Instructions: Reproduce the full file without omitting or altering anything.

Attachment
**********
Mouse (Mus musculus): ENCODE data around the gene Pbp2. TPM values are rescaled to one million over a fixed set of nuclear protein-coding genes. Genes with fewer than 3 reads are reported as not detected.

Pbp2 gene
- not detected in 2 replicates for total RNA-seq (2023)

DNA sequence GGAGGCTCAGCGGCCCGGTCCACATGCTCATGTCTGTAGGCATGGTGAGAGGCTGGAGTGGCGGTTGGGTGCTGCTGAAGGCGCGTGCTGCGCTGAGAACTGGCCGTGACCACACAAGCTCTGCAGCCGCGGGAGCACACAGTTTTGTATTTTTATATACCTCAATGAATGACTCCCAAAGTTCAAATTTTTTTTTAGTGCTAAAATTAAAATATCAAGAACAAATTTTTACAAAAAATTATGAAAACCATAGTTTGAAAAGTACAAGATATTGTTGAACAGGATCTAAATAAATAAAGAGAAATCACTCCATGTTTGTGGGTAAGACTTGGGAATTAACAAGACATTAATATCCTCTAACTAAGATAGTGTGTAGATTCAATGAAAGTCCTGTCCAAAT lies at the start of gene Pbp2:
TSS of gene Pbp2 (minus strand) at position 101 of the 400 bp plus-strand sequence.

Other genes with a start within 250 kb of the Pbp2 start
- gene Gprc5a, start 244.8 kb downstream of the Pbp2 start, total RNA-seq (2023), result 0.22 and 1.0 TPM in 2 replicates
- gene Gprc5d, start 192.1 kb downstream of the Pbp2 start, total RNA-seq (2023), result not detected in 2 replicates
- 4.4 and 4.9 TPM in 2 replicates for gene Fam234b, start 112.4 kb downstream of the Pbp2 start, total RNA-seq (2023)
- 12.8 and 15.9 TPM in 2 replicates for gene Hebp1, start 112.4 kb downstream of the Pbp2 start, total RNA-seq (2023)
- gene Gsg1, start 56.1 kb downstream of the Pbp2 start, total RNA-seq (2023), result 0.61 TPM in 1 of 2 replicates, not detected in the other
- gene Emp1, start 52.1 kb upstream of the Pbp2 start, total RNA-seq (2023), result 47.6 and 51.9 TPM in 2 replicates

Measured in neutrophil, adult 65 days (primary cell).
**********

Mouse (Mus musculus): ENCODE data around the gene Pbp2. TPM values are rescaled to one million over a fixed set of nuclear protein-coding genes. Genes with fewer than 3 reads are reported as not detected.

Pbp2 gene
- not detected in 2 replicates for total RNA-seq (2023)

DNA sequence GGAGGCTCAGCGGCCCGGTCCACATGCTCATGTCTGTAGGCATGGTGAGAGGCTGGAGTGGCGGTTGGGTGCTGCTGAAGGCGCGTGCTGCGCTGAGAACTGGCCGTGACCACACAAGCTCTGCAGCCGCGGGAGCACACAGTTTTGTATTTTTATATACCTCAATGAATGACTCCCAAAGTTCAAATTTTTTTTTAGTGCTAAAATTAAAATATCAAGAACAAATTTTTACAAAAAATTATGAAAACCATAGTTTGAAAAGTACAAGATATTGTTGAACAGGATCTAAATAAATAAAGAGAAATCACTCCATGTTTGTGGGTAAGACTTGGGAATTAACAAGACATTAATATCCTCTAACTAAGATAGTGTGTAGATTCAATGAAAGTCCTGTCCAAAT lies at the start of gene Pbp2:
TSS of gene Pbp2 (minus strand) at position 101 of the 400 bp plus-strand sequence.

Other genes with a start within 250 kb of the Pbp2 start
- gene Gprc5a, start 244.8 kb downstream of the Pbp2 start, total RNA-seq (2023), result 0.22 and 1.0 TPM in 2 replicates
- gene Gprc5d, start 192.1 kb downstream of the Pbp2 start, total RNA-seq (2023), result not detected in 2 replicates
- 4.4 and 4.9 TPM in 2 replicates for gene Fam234b, start 112.4 kb downstream of the Pbp2 start, total RNA-seq (2023)
- 12.8 and 15.9 TPM in 2 replicates for gene Hebp1, start 112.4 kb downstream of the Pbp2 start, total RNA-seq (2023)
- gene Gsg1, start 56.1 kb downstream of the Pbp2 start, total RNA-seq (2023), result 0.61 TPM in 1 of 2 replicates, not detected in the other
- gene Emp1, start 52.1 kb upstream of the Pbp2 start, total RNA-seq (2023), result 47.6 and 51.9 TPM in 2 replicates

Measured in neutrophil, adult 65 days (primary cell).